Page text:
I know you have a go-to method of making hard boiled eggs – me too! For decades I used the same method that I grew up with – boil the dog-wallop out of them, then refrigerate. Anyone can make a hard-boiled egg, right? It was years before I learned that yolks should remain a bright yellow color and not turn olive green after boiling.
The perfect hard-cooked egg
Now my criteria for the perfect hard-cooked egg is:
- both the yolk and white should be cooked through, but not tough
- no green coating around the yolk!
- relatively easy cooking process
- cooked eggs should be easy to peel
In search of the best cooking method
For our high mountain elevations, I explored four methods for hard-cooked eggs at high altitude. In my analysis, the method that consistently produced outstanding hard cooked eggs was the steamed method from Cook’s Illustrated magazine.
What about using an Instant Pot?
I’m also a big fan of hard-cooked eggs in an Instant Pot. The eggs are perfect every time and all you have to do is:
- set them at high pressure for 5 minutes (don’t forget that you’ll have 10 minutes to get the pot up to pressure),
- 3-5 minutes of natural release, then
- 10 minutes in an ice bath.
Still…I prefer steaming for hard-cooked eggs because it takes about the same time and I don’t have to drag out my Instant Pot.
Food safety tips
Wearing my food safety hat…no matter what cooking techniques you use hard-cooked eggs should be stored in the refrigerator within 2 hours of cooking. Yes, this means that hiding your colored, hard-cooked eggs for an Easter egg hunt can be unsafe. It would be better to let the kids hunt the plastic eggs instead of the real eggs. This also prevents you from the nasty surprise of finding a random undiscovered hard-cooked egg in your sofa next June.
Eat the hard-cooked eggs within a week and use an ice pack if you are packing them in a lunch box.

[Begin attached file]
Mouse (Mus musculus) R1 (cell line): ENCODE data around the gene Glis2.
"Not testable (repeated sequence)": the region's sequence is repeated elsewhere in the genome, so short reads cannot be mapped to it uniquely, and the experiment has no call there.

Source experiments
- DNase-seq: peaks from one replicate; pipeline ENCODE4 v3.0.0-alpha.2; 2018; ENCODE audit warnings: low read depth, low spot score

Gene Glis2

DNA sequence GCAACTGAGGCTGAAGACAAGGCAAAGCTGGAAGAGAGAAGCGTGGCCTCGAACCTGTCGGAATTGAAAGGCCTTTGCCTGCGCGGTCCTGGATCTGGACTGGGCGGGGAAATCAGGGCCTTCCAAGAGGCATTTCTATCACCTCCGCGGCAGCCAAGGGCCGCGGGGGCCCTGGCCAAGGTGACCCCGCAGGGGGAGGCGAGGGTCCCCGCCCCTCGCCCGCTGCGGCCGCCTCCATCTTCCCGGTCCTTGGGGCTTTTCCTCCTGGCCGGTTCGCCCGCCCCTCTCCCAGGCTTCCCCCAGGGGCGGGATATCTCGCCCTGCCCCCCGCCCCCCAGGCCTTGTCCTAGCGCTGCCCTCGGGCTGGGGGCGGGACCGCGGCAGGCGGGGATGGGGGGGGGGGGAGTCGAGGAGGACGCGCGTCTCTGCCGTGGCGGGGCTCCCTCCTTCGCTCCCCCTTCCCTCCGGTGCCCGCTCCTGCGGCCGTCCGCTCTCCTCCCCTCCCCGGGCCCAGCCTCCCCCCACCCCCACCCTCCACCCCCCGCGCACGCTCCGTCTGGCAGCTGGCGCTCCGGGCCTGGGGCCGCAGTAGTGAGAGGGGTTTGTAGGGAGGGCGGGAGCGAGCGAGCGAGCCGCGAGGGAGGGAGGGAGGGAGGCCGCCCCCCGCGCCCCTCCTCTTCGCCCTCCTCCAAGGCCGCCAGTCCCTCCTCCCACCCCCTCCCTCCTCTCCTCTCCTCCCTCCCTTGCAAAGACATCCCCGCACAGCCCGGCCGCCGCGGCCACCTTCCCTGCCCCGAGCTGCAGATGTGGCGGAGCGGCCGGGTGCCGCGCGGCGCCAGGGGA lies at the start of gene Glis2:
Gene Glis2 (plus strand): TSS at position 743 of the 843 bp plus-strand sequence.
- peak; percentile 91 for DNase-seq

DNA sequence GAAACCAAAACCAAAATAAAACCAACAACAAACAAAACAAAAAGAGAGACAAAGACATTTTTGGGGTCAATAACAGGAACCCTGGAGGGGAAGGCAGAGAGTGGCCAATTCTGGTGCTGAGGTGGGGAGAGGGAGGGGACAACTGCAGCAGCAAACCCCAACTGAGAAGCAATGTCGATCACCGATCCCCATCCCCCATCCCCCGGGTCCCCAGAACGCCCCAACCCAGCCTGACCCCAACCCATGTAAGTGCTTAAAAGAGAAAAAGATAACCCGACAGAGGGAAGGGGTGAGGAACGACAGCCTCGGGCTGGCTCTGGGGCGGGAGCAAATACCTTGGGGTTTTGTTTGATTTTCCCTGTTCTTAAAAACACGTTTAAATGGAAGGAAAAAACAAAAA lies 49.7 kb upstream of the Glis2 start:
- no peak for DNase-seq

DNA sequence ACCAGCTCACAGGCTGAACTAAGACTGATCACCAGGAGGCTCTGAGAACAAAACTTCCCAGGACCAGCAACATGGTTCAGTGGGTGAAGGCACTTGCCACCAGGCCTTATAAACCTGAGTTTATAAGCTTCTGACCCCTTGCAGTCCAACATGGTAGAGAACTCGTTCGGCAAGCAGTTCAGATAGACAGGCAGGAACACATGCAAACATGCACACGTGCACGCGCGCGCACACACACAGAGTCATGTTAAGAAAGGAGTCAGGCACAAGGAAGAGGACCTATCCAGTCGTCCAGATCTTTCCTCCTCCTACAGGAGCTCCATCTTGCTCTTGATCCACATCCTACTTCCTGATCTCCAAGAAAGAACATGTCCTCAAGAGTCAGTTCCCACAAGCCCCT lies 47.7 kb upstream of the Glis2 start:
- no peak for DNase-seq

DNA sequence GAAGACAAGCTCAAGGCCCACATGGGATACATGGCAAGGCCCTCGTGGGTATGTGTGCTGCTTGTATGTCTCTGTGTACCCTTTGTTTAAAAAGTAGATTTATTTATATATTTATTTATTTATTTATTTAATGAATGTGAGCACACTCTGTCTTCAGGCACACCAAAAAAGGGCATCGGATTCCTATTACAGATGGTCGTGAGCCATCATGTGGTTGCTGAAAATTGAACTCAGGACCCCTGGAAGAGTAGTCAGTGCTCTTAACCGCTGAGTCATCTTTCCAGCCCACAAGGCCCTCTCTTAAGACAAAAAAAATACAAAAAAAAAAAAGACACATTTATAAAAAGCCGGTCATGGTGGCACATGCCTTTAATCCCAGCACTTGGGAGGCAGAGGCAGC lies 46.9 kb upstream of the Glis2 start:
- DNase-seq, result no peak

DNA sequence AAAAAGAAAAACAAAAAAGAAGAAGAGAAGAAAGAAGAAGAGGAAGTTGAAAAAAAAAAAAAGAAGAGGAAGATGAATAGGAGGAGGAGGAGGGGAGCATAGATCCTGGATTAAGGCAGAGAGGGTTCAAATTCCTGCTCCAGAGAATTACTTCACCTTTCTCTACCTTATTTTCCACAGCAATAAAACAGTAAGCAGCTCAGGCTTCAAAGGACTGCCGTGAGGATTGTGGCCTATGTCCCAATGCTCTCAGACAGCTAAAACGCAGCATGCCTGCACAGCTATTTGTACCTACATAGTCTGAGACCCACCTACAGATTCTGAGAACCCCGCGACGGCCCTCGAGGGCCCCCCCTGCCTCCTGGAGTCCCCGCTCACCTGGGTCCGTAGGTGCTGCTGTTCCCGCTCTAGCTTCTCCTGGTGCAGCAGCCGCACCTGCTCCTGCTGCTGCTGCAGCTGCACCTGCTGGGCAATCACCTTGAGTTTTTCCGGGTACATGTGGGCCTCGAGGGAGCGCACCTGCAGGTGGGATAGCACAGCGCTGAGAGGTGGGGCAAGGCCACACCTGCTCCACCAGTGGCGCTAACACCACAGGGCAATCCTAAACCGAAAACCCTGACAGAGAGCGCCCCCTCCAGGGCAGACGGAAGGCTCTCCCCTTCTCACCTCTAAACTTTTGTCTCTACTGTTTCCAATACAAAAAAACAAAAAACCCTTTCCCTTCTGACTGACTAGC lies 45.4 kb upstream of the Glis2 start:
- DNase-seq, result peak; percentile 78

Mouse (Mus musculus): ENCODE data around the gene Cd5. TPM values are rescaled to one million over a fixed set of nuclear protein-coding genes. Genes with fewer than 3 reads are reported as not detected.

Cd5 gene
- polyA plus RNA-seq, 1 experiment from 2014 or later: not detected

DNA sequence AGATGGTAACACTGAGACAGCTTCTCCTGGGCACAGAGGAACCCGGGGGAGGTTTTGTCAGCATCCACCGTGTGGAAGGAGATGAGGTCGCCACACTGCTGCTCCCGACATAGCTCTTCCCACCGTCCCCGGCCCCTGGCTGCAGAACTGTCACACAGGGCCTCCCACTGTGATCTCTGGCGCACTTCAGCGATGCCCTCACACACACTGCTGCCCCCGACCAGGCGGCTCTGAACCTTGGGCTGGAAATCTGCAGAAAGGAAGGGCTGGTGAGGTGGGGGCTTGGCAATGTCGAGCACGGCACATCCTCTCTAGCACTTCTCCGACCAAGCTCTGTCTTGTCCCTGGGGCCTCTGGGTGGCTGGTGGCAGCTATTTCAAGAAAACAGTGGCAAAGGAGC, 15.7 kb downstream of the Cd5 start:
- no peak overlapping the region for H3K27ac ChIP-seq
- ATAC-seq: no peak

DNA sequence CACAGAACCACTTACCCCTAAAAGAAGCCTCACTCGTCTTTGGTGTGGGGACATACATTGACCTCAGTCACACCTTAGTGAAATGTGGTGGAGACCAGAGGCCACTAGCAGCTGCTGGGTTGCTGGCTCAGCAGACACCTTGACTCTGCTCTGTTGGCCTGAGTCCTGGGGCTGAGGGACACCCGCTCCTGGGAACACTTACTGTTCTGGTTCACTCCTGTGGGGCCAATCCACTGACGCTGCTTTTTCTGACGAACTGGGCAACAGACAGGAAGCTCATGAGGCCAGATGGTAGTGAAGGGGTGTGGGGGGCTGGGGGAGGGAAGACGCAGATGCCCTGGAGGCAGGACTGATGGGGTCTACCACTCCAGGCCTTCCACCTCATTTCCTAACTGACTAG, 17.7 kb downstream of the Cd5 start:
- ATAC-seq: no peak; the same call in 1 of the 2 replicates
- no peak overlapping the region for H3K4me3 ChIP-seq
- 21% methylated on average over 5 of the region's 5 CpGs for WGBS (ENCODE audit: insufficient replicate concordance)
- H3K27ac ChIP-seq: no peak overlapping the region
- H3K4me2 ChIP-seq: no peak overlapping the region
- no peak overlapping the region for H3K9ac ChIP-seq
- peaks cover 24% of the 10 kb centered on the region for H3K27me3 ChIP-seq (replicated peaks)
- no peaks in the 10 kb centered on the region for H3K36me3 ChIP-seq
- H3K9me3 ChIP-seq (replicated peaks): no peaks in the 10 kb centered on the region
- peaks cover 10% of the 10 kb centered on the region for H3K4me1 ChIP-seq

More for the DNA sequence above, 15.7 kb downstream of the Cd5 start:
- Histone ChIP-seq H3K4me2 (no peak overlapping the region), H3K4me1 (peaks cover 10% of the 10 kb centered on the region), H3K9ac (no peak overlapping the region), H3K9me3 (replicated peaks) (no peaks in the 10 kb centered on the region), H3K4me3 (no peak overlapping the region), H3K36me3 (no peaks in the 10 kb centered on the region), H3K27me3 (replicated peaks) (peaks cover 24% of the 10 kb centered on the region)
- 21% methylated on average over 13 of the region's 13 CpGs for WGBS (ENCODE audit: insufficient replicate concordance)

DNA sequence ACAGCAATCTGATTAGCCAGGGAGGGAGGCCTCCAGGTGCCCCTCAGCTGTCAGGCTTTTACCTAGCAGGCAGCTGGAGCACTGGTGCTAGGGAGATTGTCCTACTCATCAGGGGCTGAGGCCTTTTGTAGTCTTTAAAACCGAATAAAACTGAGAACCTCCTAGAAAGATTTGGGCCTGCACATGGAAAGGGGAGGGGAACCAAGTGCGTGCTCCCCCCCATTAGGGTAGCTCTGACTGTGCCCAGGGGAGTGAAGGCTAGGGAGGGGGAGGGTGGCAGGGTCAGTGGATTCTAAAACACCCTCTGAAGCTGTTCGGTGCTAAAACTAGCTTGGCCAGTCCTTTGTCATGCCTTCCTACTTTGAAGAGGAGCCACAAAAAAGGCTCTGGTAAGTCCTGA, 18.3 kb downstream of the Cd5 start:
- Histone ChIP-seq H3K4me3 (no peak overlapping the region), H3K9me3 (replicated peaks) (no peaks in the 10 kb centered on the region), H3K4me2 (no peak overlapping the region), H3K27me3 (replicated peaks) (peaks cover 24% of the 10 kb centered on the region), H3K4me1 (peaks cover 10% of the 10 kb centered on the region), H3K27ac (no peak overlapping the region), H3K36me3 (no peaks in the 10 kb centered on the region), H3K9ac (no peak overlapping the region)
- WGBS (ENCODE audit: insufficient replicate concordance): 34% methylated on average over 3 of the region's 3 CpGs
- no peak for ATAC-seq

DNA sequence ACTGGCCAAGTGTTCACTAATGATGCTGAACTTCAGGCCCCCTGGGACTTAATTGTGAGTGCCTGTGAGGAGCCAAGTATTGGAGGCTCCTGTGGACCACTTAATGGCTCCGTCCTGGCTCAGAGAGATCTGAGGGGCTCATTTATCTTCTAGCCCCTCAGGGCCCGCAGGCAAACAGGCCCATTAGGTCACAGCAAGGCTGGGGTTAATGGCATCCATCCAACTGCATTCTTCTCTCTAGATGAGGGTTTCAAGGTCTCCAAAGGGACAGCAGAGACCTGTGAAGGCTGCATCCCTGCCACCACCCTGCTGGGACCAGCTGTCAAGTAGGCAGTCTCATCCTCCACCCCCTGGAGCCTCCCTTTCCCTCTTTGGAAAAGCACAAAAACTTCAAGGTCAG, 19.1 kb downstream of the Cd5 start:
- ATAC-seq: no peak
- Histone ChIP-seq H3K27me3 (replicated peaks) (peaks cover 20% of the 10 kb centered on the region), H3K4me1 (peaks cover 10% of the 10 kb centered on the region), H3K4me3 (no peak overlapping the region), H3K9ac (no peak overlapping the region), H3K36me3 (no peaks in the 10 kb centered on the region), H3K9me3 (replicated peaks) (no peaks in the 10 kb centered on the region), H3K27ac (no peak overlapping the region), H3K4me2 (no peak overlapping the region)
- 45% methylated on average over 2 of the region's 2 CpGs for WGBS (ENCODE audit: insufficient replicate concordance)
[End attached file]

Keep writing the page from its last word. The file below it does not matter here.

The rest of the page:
For the easiest egg peeling, use your oldest eggs. Eggs have a membrane inside the shell that forms an air pocket. As an egg ages, this air pocket expands making it easier to peel after hard-cooking.
Funny quick-peel video
My favorite way to hard-cook eggs in the Boat is to steam them for 17 minutes. Give this steam method a try and then leave a comment to let me know if it works at your altitude. I’d love to hear about your experience and exactly how long you steamed your eggs.
This recipe has been adapted from a method that first appeared in Cook’s Illustrated magazine. This recipe works for Steamboat Springs, Colorado, elevation 6,795 feet above sea level. In the Notes at the end of the recipe, I have included recommendations from friends and family at other elevations that you might find helpful.
- 6 large eggs
Pour one inch of water into a medium saucepan with a tight-fitting lid. Place an empty steamer basket over the water and turn heat to high until the water begins to boil.
Gently place the eggs in the steamer basket. When the water returns to a boil, reduce the heat to medium-low, cover and continue steaming for 17 minutes. (Adjust this time to your elevation – see note below.)
While the eggs cook, prepare a large bowl with 2 cups of ice and 2 cups of water. Plunge the steamed eggs into the ice water for 10 minutes.
This recipe will also work for a dozen eggs when you place the steamer basket in a large stainless steel dutch oven with tight-fitting lid.
Steaming time recommendations from contributors across Colorado:
- Steam for 13 minutes at sea level (Cook’s Illustrated recommendation)
- Steam for 15 minutes at 5,000 feet above sea level – Longmont & Fort Collins, CO (Elisa & Lyndy’s recommendation)
- Steam for 17 minutes at 6,800 feet above sea level – Steamboat Springs, CO (Karen’s recommendation)
- Steam for 20 minutes at 10,000 feet above sea level – Leadville, CO (Elisa’s recommendation)